• shapes and colors seen with eyes closed
  • joy
  • finding truth
  • eternity
  • water
  • silence
  • design
  • food
  • symbol
  • healing
  • reform
  • swimming
  • resting
  • technique
  • love
  • movement
  • touch
  • snow
  • nutrition
  • corruption
  • the moon
  • dogs
  • injustice
  • texture
  • books
  • rain
  • frustration
  • fantasy
  • teaching
  • seeds
  • cities
  • my granddaughter Lucy
  • digital technology
  • music
  • hatred
  • parallel universes
  • guilt
  • ozone
  • fire
  • taste
  • patience
  • inversions
  • trials
  • revelry
  • juvenescence
  • trash
  • responsibility
  • purpose
  • apocalypse
  • flying
  • cinema
  • wine
  • rejection
  • clouds
  • the golden hour
  • silk
  • gongs
  • kombucha tea
  • mini skirts
  • oppression
  • cancer
  • maple syrup
  • monsters
  • bananas
  • tigers
  • stars
  • waterfalls
  • whirlpools
  • museums
  • tubas
  • tortoises
  • taxidermists
  • steel wool
  • grapes
  • inner rooms
  • green tea
  • tambourines
  • turpentine
  • vibrating energy
  • buttons
  • vacuum cleaners
  • Debussy
  • Thomas A’Kempis
  • tornadoes
  • tacos
  • my son James
  • asparagus
  • paper
  • my friend Syl
  • puddles
  • pumpkins
  • parrots
  • Brazilian jazz
  • shoestrings
  • Jesus
  • olives
  • dental floss
  • Plexiglas
  • pomegranates
  • fireworks
  • coconuts
  • sumi painting
  • C. S. Lewis
  • my son Aaron
  • my daughter in law Kim
  • glasses
  • roses
  • noodles
  • thunder
  • Christmas
  • skin tags
  • Byzantine mosaics
  • opals
  • merecats
  • aspen
  • brushes
  • gazelles
  • fried zucchini
  • rubies
  • skeletons
  • mud
  • persecution
  • desires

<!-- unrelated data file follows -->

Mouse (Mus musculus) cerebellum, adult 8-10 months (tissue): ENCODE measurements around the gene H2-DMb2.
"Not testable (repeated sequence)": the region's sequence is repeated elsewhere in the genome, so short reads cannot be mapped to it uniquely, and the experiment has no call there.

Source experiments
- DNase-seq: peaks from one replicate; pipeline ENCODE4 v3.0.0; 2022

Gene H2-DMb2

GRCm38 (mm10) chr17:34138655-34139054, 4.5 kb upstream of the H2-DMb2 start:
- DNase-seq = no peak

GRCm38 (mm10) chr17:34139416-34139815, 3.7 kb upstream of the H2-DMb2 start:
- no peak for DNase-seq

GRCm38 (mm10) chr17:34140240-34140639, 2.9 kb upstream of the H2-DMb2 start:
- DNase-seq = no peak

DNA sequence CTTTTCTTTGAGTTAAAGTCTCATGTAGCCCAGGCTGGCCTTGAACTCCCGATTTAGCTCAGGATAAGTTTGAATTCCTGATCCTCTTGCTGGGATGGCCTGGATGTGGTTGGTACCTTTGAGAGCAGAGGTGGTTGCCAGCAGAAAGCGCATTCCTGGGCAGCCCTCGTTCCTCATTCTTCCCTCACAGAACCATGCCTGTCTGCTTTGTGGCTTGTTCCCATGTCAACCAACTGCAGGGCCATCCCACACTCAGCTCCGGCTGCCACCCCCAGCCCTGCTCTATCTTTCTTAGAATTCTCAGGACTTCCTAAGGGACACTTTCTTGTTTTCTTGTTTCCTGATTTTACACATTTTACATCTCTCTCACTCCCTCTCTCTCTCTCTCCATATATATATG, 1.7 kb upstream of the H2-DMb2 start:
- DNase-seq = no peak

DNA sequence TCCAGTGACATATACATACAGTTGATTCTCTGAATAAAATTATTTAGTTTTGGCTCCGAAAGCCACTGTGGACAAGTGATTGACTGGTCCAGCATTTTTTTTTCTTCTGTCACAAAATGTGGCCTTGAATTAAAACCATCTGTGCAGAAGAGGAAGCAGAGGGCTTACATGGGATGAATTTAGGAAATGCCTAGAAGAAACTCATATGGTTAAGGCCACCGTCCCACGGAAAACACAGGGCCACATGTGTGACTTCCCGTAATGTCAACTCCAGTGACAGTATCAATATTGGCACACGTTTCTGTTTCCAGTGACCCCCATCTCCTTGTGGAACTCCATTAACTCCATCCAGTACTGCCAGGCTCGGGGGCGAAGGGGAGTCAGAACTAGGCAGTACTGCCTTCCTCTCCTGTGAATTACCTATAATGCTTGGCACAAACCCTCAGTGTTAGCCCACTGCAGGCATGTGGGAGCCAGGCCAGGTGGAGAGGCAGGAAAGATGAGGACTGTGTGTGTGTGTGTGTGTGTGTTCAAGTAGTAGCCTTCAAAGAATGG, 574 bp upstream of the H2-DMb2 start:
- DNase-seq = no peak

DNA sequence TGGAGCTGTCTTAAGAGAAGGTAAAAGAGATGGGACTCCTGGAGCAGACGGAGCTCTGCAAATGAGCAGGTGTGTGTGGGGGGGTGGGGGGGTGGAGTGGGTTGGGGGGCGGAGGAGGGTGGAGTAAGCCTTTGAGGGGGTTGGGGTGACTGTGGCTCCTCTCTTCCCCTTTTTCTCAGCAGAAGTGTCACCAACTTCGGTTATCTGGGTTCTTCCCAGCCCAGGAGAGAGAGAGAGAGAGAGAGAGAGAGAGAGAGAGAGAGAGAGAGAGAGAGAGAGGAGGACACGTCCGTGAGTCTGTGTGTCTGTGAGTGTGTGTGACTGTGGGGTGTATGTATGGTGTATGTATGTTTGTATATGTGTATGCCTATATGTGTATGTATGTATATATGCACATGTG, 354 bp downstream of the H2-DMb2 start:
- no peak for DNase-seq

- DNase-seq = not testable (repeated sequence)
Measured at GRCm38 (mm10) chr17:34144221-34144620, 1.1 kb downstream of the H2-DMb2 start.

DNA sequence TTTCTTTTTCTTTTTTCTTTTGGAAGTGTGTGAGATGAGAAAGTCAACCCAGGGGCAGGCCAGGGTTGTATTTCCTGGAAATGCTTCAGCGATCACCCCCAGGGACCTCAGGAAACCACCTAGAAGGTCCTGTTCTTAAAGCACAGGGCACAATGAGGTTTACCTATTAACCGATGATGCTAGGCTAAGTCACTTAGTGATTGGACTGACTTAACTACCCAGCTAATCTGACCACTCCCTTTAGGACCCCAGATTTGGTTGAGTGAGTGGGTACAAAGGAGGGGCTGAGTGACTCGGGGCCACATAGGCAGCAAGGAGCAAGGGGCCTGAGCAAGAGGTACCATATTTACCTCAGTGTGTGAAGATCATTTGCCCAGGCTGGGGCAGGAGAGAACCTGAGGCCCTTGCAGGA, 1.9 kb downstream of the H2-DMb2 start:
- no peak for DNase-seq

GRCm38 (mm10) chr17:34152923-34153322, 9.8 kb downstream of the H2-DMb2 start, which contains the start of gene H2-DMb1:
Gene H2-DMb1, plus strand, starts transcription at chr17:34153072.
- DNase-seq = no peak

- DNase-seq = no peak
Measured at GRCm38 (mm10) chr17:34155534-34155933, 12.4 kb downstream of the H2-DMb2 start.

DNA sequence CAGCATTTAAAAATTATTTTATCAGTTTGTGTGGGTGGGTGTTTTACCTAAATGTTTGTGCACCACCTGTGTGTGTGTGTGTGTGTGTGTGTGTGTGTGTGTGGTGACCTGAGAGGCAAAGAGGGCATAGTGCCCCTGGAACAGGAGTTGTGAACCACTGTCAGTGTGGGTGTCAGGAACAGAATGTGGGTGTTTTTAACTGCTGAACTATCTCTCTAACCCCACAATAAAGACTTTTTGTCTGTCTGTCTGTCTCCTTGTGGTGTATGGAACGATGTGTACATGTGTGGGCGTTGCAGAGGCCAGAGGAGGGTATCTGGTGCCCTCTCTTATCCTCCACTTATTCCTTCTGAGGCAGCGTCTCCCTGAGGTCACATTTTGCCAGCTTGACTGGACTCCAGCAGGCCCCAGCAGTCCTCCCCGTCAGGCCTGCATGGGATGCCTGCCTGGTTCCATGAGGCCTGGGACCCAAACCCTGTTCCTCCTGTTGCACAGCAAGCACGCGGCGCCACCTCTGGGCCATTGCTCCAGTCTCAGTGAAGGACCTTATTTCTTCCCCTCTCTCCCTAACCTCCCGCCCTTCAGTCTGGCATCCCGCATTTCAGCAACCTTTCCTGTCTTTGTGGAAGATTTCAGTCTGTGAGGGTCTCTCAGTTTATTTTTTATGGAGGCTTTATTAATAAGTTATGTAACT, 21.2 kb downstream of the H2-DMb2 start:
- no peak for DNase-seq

• tears
  • waste
  • foam
  • fragrance
  • filibusters
  • flatulence
  • cork screws
  • walnuts
  • whales
  • detergent
  • prunes
  • prayers
  • earwigs
  • rum
  • malachite
  • sex
  • gravity
  • pears
  • plurals
  • pimples
  • pancakes
  • gold
  • gardenias
  • gratitude
  • slippery elm
  • spider monkeys
  • gas
  • greens
  • government
  • sows
  • string theory
  • maps
  • misers
  • mint
  • expectations
  • nerve endings
  • Paris
  • plumbers
  • plumage
  • pliers
  • pears
  • pill boxes
  • pandas
  • toenails
  • tonsils
  • turnips
  • taxis
  • mineral spirits
  • mumps
  • Moses
  • mice
  • mirrors
  • ants
  • teacups
  • cotton swabs
  • black beans
  • gold
  • manatees
  • saffron
  • sapphires
  • celery soup
  • gargoyles
  • goiters
  • golfers
  • gurus
  • gutters
  • grenadine
  • grenades
  • green grocers
  • antlers
  • windows
  • prudence
  • pain
  • petals
  • pumps
  • pimps
  • poison
  • apostles
  • wishes
  • whimsy
  • wombats
  • wintergreen
  • cauliflower
  • contempt
  • consternation
  • candle wax
  • canaries
  • crepe paper
  • cream puffs
  • chrisms
  • cows
  • contortions
  • contortionists
  • crowbars
  • cartwheels
  • cow patties
  • car parts
  • dreadlocks
  • dumplings
  • dimples
  • follicles
  • fallacies
  • bells
  • balls
  • billows
  • bales
  • pelicans
  • rubbish
  • noses
  • insolvency
  • avarice
  • blimps
  • blenders blastulas
  • masts
  • masks
  • orbs
  • spinach
  • questions